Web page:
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Know Your Customer - Deep Dive - Series 1 : G7 & FATF

Hello. This is ARGOS
This time, I would like to take the time to explain to you what KYC is, the historical background of its creation, and why it is needed. There is too much to cover in one article, so I will divide it into three series.
Today, we will learn about G7 and FATF, which are the background to the first international KYC.

Year of 1989, G7 meeting and launch of FATF

The G7, which began with the need for the international community to jointly deal with the global economic crisis, was an official and high-profile meeting where finance ministers from countries with high influence on the global economy gathered to discuss and coordinate solutions to global issues. As time passed and the importance of the meeting grew, it was upgraded to a summit.
Year of 1989, G7 was a very important summit for KYC perspective.
As the economy develops globally, a keynote meeting was held on the need to eliminate risk factors while continuously developing policies to improve economic efficiency and flexibility.
Below is the introduction to the economic declaration.
1. We, the Heads of State or Government of seven major industrial nations and the President of the Commission of the European Communities, have met in Paris for the fifteenth annual Economic Summit. The Summit of the Arch initiates a new round of Summits to succeed those begun at Rambouillet in 1975 and at Versailles in 1982. The round beginning in 1982 has seen one of the longest periods of sustained growth since the Second World War. These Summits have permitted effective consultations and offered the opportunity to launch initiatives and to strengthen international cooperation.
2. This year's world economic situation presents three main challenges:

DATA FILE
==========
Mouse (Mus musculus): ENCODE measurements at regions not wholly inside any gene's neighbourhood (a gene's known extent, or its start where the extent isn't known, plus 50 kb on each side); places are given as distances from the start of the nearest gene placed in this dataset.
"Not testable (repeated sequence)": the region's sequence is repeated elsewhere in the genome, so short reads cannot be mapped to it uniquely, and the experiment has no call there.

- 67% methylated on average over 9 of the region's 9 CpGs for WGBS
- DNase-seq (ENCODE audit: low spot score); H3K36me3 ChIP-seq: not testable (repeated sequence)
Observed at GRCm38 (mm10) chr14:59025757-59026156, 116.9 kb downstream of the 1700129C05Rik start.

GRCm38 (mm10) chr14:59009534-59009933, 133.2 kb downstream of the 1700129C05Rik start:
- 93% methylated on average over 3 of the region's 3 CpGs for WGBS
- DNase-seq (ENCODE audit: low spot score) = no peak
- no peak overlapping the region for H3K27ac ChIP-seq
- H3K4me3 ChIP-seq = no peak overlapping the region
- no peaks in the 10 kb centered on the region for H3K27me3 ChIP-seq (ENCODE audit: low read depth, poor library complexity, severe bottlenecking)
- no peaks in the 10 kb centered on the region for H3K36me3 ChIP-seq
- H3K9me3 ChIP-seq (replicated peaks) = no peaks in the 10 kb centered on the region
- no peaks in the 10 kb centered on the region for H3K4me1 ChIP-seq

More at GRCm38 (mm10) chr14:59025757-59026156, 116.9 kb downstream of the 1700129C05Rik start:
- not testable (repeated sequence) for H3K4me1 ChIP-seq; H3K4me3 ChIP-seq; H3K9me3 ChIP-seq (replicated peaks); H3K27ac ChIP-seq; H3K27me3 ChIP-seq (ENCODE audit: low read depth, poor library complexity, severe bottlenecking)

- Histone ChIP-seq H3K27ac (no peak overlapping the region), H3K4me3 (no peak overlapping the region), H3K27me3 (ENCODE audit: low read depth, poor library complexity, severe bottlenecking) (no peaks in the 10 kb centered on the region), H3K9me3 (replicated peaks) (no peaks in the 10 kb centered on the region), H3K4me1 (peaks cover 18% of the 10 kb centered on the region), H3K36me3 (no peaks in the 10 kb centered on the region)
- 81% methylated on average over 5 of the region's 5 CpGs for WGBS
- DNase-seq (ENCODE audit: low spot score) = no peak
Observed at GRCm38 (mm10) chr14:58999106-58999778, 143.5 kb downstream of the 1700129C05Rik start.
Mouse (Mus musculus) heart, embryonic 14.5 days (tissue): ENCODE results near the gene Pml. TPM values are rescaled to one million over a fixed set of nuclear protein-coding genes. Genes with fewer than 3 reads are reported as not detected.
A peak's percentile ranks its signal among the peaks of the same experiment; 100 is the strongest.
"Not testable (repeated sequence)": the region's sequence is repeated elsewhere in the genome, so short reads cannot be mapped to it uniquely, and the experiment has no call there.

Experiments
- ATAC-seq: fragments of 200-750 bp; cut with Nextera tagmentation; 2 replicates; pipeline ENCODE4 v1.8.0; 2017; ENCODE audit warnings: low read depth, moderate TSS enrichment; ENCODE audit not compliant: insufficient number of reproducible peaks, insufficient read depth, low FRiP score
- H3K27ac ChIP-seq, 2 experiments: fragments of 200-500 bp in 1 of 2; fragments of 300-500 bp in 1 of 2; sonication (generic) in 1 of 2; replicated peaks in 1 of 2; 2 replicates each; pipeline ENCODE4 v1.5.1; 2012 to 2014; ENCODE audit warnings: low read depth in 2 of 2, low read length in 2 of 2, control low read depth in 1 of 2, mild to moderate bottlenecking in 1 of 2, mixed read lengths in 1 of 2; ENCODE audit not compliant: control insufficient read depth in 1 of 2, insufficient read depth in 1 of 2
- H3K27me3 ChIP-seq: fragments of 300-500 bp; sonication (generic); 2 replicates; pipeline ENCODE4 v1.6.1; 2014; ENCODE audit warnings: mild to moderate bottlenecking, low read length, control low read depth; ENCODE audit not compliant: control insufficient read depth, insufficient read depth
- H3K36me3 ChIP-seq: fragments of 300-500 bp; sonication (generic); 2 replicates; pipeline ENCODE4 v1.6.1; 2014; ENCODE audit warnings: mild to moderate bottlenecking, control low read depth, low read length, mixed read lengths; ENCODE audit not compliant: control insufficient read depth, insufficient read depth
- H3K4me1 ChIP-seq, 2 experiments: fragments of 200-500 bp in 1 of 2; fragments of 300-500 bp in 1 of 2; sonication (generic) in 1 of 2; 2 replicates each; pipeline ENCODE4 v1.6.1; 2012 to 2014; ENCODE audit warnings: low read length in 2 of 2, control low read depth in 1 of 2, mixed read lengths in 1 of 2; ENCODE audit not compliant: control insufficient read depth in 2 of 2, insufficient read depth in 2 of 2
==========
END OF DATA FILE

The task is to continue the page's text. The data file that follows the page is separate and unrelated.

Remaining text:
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The choice and the implementation of measures needed to maintain balanced and sustained growth, counter inflation, create jobs and promote social justice. These measures should also facilitate the adjustment of external imbalances, promote international trade and investment, and improve the economic situation of developing countries.
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The development and the further integration of developing countries into the world economy. Whilst there has been substantial progress in many developing countries, particularly those implementing sound economic policies, the debt burden and the persistence of poverty, often made worse by natural disasters affecting hundreds of millions of people, are problems of deep concern which we must continue to face in a spirit of solidarity.
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The urgent need to safeguard the environment for future generations. Scientific studies have revealed the existence of serious threats to our environment such as the depletion of the stratospheric ozone layer and excessive emissions of carbon dioxide and other greenhouse gases which could lead to future climate changes. Protecting the environment calls for a determined and concerted international response and for the early adoption, worldwide, of policies based on sustainable development.
At this G7 summit, it was decided to establish a task force to prevent money laundering using financial institutions internationally, and this task force was launched under the name of FATF (Financial Action Task Force).